Is This The Earliest Recording of a Live Prince Performance?

zo Zo is a staff writer at Okayplayer where he covers…
Prince performs at Cobo Hall on December 20, 1980 in Detroit, Michigan.
Photo by Leni Sinclair via Getty Images

The Minnesota Historical Society may have accidentally uploaded video of Prince leading one of his first bands at the age of 16.

As the posthumous Prince releases continue to pile up, a video of the late icon as a teen (very) briefly showcases one of the prodigious musician’s very first bands. And it could be one of the earliest glimpses at the Purple One we’ve ever seen.

Late last month, the Minnesota Historical Society posted a clip from the demolition ceremony of a local YWCA building in Minneapolis in 1974. In attendance is the city’s mayor, Al Hofstede, who throws the first blow of a sledgehammer to the soon-to-be-gone community center. But before we get to see Hofstede wind up, the camera flashes to the yard outside of the building where you can see and hear (again, for just a moment,) a band playing a bright funk vamp with a singer leading the charge. According to a short description posted by MHS, that band is Grand Central, which makes that singer a 16-year-old Prince.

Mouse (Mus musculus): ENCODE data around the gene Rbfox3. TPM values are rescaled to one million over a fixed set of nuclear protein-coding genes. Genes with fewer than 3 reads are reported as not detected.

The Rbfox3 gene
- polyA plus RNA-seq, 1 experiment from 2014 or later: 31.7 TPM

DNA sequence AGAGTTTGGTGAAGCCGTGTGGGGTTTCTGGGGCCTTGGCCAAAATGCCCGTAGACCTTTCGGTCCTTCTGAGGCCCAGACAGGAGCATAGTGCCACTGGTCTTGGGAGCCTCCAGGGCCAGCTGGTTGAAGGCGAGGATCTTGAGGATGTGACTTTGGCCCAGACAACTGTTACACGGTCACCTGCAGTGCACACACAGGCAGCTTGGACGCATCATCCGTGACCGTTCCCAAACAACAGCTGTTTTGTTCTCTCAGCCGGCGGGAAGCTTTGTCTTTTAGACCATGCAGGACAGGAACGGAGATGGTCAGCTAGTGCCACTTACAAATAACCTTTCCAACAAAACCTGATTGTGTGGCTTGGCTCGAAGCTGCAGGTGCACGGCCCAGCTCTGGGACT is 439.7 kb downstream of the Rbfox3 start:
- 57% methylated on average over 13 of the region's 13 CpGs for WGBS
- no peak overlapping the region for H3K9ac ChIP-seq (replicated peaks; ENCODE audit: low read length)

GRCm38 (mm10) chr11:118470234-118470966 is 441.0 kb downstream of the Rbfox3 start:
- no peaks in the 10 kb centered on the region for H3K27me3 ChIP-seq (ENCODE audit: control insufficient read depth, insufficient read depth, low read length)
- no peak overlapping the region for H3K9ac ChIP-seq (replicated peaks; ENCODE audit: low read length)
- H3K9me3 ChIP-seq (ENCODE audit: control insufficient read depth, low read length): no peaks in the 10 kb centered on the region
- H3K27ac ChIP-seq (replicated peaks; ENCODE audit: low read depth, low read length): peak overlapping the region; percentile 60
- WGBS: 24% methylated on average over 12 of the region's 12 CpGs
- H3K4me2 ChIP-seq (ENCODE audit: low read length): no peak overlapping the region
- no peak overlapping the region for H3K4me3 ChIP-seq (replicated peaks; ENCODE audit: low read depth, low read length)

Now, glimpses of pre-fame Prince aren’t exactly difficult to find. A few years back, the artist’s estate issued an official release of a collection of songs recorded with 94 East, a Minneapolis band headed by Pepé Willie, a neighbor of friend and collaborator, André Cymone (who was also a member of Grand Central.) But those recording sessions took place several years after Prince and Cymoné formed Grand Central, a band that would eventually grow to include Cymone’s sister, Linda, on keys and a young Morris Day on the drums. It’s a period just before the local buzz began to build around Prince and the (barely) nine seconds of footage from this Grand Central appearance, which MHS may or may not have known was Prince’s band at the time it was uploaded, might be all we have to document it.

You can catch a criminally quick glance of Prince and Grand Central oddly providing the entertainment for a demolition event via the Minnesota Historical Society. Let’s see what else they can dig up.

 

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